Online-only office software is 'hogwash', Microsoft says

Pushing its delayed Office 14, Microsoft calls pure cloud apps are ‘hogwash’, and says SharePoint will drive business use of Office.

Google Docs are nothing more than "bolding, underline and footnotes in the cloud" without any real innovation, according to Stephen Elop, the president of the Microsoft Business Division.

Elop dismissed his web rival yesterday, in a talk with web guru Tim O'Reilly at the Web 2.0 conference.

The web versions of Word, Excel and PowerPoint in Office 14 will offer "so much more", Elop claimed, promising "an ad-supported entry-level free version of the Office suite" as well as subscription-based versions with extra features.

"What we're trying to do at various levels is to provide users with functionality that makes sense in the environment. So collaborative authoring you would expect to be in that free offering," said Elop.

What Microsoft will charge for will be features like "integration with SharePoint environment, with unified comms, all of which our competitors will also do." He highlighted SharePoint as a key tool and Microsoft's fastest-growing product.

Key business features also build on the lessons of Web 2.0 services like Amazon, eBay and Wikipedia, he said. "Web 2.0 as we've come to think about it is very much about social interaction amongst people. Those lessons are being brought into the enterprise, those same principles combined with your corporate email. The social graph comes with that so business connections, your address book, all that info on file shares is all being brought into an environment that is all about the social interaction within an enterprise."

That doesn't translate into free software for businesses, though. "What's happening behind the firewall is identical to what has happened beyond the firewall, large groups of people contributing to a corpus of information. In the enterprise, the difference is we can translate that into something people are prepared to pay for."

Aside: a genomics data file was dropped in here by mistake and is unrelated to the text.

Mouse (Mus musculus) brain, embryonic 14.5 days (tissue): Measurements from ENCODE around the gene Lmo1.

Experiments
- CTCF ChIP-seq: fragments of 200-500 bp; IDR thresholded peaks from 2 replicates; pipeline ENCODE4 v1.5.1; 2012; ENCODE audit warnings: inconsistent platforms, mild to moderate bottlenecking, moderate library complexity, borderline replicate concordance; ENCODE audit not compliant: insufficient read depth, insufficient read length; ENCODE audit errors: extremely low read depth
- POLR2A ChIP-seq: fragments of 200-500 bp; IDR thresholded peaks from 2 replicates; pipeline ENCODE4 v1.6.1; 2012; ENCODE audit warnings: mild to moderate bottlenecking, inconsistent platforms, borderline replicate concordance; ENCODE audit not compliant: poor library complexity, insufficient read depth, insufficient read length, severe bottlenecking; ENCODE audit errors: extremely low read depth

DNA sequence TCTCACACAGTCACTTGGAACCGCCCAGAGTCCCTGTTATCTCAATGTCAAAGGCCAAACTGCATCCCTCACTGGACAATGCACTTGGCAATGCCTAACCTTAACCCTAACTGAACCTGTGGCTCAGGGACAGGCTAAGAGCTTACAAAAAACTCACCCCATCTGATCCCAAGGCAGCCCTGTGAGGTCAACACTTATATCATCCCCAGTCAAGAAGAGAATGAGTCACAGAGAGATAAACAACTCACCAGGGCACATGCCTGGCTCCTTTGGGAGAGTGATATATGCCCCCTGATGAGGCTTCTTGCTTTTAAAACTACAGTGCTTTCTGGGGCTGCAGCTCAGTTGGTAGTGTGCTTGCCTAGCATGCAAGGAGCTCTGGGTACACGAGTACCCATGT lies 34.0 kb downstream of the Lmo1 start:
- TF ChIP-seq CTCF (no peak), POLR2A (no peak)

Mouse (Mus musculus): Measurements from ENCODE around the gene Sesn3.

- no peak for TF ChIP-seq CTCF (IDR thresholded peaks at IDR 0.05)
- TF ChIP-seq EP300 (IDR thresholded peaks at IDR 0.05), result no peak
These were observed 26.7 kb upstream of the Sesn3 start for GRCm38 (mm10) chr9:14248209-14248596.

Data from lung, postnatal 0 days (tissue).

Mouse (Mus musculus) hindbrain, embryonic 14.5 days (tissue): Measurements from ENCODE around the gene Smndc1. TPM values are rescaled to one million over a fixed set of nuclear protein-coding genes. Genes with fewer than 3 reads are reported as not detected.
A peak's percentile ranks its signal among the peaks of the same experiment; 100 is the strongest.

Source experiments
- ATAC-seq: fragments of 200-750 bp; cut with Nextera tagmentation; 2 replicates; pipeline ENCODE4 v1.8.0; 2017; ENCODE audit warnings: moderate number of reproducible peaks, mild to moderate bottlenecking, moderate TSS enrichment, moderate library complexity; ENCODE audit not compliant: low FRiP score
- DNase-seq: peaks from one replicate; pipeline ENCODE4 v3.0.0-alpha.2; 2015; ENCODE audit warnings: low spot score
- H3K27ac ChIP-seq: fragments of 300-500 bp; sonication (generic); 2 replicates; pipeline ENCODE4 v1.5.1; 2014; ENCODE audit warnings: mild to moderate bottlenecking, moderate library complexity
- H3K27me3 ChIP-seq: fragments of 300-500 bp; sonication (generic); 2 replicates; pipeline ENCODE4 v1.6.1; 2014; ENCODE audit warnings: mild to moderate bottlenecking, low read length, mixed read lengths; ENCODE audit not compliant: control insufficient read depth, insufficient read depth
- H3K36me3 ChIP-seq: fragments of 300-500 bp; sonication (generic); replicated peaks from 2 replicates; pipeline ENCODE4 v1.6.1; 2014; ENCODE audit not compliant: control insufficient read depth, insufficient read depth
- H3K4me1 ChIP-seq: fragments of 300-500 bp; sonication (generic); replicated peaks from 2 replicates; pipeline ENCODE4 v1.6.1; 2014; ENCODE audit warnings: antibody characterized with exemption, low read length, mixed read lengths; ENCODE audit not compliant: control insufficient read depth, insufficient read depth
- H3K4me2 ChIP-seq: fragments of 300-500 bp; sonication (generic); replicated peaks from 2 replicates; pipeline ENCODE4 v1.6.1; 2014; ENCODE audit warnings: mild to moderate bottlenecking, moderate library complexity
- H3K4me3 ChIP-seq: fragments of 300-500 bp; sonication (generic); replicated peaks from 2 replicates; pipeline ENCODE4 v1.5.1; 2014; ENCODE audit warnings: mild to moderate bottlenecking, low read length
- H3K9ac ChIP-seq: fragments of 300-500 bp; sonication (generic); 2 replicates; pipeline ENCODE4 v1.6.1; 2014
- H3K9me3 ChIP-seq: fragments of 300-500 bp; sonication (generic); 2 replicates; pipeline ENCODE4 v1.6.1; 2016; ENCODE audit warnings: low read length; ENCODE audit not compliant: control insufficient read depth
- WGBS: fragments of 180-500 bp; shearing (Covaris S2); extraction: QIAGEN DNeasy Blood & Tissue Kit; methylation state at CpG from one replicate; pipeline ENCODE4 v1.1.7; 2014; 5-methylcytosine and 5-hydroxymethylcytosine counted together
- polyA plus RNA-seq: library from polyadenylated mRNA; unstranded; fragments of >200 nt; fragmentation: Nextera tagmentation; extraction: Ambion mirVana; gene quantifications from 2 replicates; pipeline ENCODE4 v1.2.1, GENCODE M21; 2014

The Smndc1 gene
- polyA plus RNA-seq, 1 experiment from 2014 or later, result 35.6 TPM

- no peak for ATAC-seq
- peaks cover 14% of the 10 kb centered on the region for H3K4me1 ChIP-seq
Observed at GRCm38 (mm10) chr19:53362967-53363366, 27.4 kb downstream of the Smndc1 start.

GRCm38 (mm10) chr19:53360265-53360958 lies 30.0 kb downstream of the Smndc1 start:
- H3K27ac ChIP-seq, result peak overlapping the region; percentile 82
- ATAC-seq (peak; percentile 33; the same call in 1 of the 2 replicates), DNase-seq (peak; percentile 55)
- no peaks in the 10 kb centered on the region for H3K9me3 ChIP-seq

Office 14 has definitely been pushed back until 2010, he admitted. "It won't be this calendar year but people should be expecting to be working with beta code fairly shortly."

He called the shift to "free" ad-supported web apps and cloud services that charge by the compute workload - with Windows Azure - as a business model that no-one had proof would work and "the classic innovator's dilemma", but he remains confident Office 14 will be successful.

"I'm responsible for a $20 billion business and I'm saying we have to put stuff in the browser, we have to use ad-based models, subscription models, we have to be out-innovating the competition. At the end of the day, if we provide more value we'll win."

He described the idea of all software moving into the cloud as "hogwash", suggesting that the Microsoft idea of software-plus-services is already popular - although without anyone else using the term.

"How many people here have an iPhone?" he asked. "How many are using the Facebook app on the iPhone? Just as many. The device, the OS and the rich Facebook app combined with the Web-based Facebook service is a better experience."

Asked if that meant Office 14 would be available on the iPhone, he replied: "Keep watching".

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